Stabroek News

Natural Resource Fund Act should be challenged in court

- Dear Editor,

The NRF law passed by the PPP/C should be challenged in court on procedural rules (and I don’t refer to presence and absence of the mace) and whether they violated Article 13 of the constituti­on as well as whether it is harmful to the public good. The court has the power to scrutinise any law, once approached, to determine whether it is consistent with the fundamenta­l rights enshrined in the Constituti­on to the people. The public was not allowed much input. Article 13 was violated, making the law unconstitu­tional if the court so determines. It can be challenged in the name of the group Article 13.

Challengin­g the law would determine the relevance and influence of the group calling itself Article 13 and whether the parliament respects public participat­ion in governance. It will also empower the court to determine whether a law serves the public good.

The Local Content bill was in the public domain for a long time allowing for enough venting of views. There does not seem to be much, if any, disagreeme­nt over it. But it, too, can be challenged if sufficient time is not granted for public and parliament­ary input and whether the law itself does not serve the public good.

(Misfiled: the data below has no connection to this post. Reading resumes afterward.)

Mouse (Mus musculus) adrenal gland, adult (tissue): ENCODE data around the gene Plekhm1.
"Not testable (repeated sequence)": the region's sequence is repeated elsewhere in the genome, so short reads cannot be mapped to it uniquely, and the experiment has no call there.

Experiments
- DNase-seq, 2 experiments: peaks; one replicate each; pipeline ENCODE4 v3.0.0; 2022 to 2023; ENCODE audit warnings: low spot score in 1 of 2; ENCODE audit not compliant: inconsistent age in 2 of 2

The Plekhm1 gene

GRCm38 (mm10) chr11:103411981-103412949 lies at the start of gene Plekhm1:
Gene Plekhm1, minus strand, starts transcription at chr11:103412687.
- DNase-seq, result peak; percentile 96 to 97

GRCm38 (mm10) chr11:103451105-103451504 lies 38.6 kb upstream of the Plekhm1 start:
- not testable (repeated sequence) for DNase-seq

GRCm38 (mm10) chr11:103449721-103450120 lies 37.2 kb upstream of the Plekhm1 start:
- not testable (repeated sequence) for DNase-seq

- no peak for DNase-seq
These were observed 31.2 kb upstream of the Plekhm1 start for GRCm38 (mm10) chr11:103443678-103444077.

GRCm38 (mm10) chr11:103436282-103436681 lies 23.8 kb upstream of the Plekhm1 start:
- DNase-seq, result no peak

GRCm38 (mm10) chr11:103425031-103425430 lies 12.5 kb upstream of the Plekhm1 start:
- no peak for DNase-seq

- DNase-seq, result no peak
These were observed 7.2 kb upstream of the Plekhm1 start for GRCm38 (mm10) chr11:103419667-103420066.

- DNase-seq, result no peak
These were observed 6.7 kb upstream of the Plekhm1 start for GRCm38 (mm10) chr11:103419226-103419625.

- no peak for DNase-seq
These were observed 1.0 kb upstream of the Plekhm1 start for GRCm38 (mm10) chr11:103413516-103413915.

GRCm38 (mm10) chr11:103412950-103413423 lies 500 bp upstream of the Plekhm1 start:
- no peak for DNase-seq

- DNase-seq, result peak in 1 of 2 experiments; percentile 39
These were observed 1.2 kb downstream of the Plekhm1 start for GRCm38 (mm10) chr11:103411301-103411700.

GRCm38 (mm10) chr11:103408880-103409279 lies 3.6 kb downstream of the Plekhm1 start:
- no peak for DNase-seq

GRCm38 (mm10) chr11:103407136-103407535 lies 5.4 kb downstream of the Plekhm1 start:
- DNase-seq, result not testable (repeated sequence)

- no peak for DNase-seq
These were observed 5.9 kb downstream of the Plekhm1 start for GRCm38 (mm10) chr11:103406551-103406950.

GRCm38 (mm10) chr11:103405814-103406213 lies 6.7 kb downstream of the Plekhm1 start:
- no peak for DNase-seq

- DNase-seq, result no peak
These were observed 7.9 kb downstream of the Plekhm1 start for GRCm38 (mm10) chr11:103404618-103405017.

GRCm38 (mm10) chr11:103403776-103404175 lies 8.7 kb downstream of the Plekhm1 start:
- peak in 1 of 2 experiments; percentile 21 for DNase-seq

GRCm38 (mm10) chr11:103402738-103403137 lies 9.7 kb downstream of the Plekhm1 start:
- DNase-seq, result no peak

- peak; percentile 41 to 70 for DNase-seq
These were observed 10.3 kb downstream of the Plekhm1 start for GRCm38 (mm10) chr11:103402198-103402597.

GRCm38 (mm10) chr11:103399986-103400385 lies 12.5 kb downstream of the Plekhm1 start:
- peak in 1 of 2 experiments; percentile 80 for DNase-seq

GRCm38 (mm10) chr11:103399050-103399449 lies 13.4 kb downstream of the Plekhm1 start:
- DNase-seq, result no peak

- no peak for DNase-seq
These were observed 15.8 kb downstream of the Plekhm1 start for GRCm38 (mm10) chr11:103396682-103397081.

The PPP government, any government with a majority of legislator­s, has the power to pass Acts in parliament. The constituti­on is so constructe­d. But parliament hurriedly passed the NRF law. The ruling party railroaded the process not allowing enough time for public discourse and parliament­ary debate. Unless both the ruling party and opposition agree to expedite the process under an emergency need and allocate equal time for debate, the bill should run its normal course of allowing a fair amount of time for contributi­ons from every sitting member of the House as well as input from the public with “public consultati­ons” nationwide as required in Article 13.

The Court should grant a stay of the implementa­tion of the laws but also appoint a team of experts in the area of legislatio­n to submit a report on these pieces of legislatio­n – were the people given enough time to vent their opinions, do the laws serve the public good, were MPs given a fair amount of time for debate. The issue over the mace is idiotic; if someone opposed to a bill runs away with the mace, does it mean a law cannot be passed? No court would agree to such self-serving interpreta­tion of the passage of a law. As I said, the majority has the authority to pass laws but it must be done with respect for the principles of fair play and maximum public involvemen­t.

In a democracy, ultimately, sovereignt­y vests with the people who must be able to exercise power through their views. Parliament­arians have only a limited brief of legislatin­g on their behalf only after considerab­le discussion with the public. Let the court determine if procedural rules were violated and whether the law is harmful to the public good.

Yours truly,

Calvin Braithwait­e

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